This is a brief post about how to get smartie-utils and/or LCDProc working with a USB SureElectronics LCD display.
My testing was on a “20×4 LCD Display with UART Based USB (Edition 1)”, which I connected via USB to my hosts. I tested this on my regular server candidate as well as RaspberryPi.
First you need to head over to google and grab the source for smartie-utils which is written in TCL.
Once you have that you might think you are home free to start using, but the TCL scripts require cmdline.tcl which you can get from the TCLlib. I was testing on debian so this was easy with an apt-get:
apt-get install tcllib
If you run the smartie-utils without that TCLlib you will probably get an error back from tclsh saying that it cant find “cmdline.tcl”.
Once you have got this installed and the code downloaded and unzipped you should see amongst a README and several other files, three main files.
I used smartie-cat.tcl as the basis for my test.
tclsh smartie-cat.tcl -tty /dev/ttyUSB0 test.txt
Inside test.txt just put a few lines of text, this is what will get read in and pushed to the display.
This requires a few arguments one is the tty device that was given to you when you plugged the device in, you should be able to see that in dmesg or /var/log/messages.
In my case it was ttyUSB0.
The last argument is a filename for smartie-cat to read its input from. So I created a test file from which smartie-cat would be able to send the contents to the LCD display.
This was pretty straightforward, but what if I wanted to be able to send a real command to smartie-cat??
I tried using the following and piped command output to smartie-cat, which worked pretty well, only problem is that without any pre-formatting anything larger than the display can accomodate was truncated instead of scrolling for example.
uptime|tclsh smartie-cat.tcl -tty /dev/ttyUSB0 while :; do uptime|tclsh smartie-cat.tcl -tty /dev/ttyUSB0; sleep 5; clear; done
But for proof of concept this worked well.
Next up I also tested using LCDProc, by default this didnt have the driver that I needed for the LCD display, so it was necessary to pull down the source version so I could compile in the required support.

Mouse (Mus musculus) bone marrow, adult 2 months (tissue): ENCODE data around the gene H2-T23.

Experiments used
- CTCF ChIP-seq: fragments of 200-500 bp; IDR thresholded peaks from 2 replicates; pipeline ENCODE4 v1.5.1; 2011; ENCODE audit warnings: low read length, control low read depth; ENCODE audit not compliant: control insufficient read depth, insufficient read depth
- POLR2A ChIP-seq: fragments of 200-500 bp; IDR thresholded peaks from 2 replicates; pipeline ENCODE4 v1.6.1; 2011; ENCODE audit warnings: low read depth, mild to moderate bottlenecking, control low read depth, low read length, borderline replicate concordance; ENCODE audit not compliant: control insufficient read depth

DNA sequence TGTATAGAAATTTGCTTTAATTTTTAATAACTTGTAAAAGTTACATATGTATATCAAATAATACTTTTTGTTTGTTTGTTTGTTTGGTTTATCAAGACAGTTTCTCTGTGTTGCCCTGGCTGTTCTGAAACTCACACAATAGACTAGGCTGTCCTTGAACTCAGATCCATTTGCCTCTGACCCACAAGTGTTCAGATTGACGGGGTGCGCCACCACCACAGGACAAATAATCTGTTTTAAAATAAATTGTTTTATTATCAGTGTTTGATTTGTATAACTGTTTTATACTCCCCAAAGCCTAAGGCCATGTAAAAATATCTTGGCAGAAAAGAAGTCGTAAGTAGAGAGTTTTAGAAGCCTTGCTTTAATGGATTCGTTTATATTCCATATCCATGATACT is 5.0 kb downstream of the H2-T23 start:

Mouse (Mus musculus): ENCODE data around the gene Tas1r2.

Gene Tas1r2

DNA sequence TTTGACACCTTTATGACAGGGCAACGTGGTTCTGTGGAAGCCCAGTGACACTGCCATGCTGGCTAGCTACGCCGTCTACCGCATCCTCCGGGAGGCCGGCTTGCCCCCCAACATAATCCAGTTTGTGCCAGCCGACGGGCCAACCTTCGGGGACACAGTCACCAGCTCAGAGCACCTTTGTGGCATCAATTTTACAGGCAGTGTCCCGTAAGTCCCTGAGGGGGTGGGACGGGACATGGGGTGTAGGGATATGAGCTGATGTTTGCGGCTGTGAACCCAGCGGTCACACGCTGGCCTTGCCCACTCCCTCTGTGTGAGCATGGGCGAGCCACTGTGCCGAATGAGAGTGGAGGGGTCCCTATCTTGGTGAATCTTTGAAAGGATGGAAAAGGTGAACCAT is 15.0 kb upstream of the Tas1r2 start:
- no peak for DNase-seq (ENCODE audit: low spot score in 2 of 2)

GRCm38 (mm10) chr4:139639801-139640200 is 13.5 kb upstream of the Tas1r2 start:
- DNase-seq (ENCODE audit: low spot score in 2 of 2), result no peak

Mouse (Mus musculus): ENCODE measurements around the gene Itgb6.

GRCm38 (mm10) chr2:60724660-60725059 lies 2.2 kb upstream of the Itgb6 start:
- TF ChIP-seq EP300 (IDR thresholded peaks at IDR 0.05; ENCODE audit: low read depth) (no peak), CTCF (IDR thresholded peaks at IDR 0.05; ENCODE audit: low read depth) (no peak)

There was a really handy post here, which helped me with most of the steps:
I had limited success with the rest of the documentation, and had to change the Driver details, as it didnt seem to work with the suggested parameters, so I’ve included those here(I had to specify driver “File” instead of name):
[SureElec] DriverPath=/usr/local/lcdproc/lib/lcdproc/ File=/usr/local/lcdproc/lib/lcdproc/SureElec.so # Port the device is connected to (by default first USB serial port) Device=/dev/ttyUSB0 # Edition level of the device (can be 1, 2 or 3) [default: 2] #Edition=2 # set display size # Note: The size can be obtained directly from device for edition 2 & 3. Size=20x4 # Set the initial contrast [default: 480; legal: 0 - 1000] Contrast=200 # Set the initial brightness [default: 480; legal: 1 - 1000] Brightness=480 # Set the initial off-brightness [default: 100; legal: 1 - 1000] # This value is used when the display is normally # switched off in case LCDd is inactive #OffBrightness=100
Once I had made these changes I started up LCDProc explicitly to use the SureElec driver:
LCDd -d SureElec
You may notice that once the LCDd process starts you will get an error about the dimensions of the display being misinterpreted, this for me was safe to ignore and did not affect the test.
I then executed the following and checked that the output was successfully sent to the display. Theres some great documentation on LCDProc and how to get histograms,etc sent to the display.
Here’s an image of my SureElectronics display:
Heres the command I sent to LCDProc:
lcdproc G L I U
Next I’m going to attempt to write my own LCDProc modules to plugin to the display, these could include performance statistics for certain programs or alerts for certain events. I’m thinking it would be good to write something if its not already out there as a plugin to asterisk. I’ll report back here with some examples when I’m there!
(c)Matt Palmer 25 June 2013